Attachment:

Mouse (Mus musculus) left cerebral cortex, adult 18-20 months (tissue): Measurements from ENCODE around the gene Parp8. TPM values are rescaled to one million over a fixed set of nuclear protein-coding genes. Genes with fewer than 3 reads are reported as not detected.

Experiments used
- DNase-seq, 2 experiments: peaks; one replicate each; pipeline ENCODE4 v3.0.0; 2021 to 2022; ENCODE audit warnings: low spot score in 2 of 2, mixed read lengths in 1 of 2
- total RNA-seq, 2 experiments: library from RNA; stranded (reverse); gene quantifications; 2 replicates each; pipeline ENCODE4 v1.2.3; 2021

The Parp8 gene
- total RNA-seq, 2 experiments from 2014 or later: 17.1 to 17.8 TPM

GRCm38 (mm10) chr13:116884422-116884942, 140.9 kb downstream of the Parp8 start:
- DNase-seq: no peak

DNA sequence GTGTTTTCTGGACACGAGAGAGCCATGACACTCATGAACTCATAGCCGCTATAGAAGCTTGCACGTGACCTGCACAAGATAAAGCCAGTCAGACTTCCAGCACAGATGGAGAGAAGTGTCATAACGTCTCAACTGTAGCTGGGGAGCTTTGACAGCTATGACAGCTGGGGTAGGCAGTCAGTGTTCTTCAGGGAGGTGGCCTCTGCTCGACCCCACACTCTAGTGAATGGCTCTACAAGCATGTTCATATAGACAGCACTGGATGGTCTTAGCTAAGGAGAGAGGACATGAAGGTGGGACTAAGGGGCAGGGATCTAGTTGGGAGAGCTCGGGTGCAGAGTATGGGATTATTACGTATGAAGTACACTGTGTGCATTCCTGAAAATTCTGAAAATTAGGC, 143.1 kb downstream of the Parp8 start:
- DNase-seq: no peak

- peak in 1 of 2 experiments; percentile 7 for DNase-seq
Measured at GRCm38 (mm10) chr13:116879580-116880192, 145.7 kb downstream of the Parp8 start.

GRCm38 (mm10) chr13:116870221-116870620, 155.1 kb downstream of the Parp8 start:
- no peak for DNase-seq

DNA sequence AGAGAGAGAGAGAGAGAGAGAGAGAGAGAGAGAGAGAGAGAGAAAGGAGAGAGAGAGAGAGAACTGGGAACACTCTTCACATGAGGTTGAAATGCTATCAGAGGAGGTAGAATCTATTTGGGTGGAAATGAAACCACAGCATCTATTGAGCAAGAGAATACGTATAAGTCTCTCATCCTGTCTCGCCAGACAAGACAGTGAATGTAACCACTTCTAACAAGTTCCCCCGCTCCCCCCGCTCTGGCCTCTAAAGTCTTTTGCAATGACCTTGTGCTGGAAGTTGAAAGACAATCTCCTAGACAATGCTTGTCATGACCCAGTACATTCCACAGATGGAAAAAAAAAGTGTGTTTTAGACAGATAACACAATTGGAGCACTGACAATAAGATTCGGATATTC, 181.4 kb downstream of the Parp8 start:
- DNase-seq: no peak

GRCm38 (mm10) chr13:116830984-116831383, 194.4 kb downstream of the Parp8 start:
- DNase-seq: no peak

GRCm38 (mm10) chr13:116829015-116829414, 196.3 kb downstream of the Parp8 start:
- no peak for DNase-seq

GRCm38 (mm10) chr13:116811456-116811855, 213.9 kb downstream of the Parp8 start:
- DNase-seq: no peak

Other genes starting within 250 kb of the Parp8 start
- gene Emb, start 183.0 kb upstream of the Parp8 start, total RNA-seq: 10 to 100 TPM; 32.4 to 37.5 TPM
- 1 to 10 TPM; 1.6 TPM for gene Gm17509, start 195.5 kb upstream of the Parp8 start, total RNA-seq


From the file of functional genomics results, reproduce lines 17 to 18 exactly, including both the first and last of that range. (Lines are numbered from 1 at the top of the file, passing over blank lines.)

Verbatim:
GRCm38 (mm10) chr13:116830984-116831383, 194.4 kb downstream of the Parp8 start:
- DNase-seq: no peak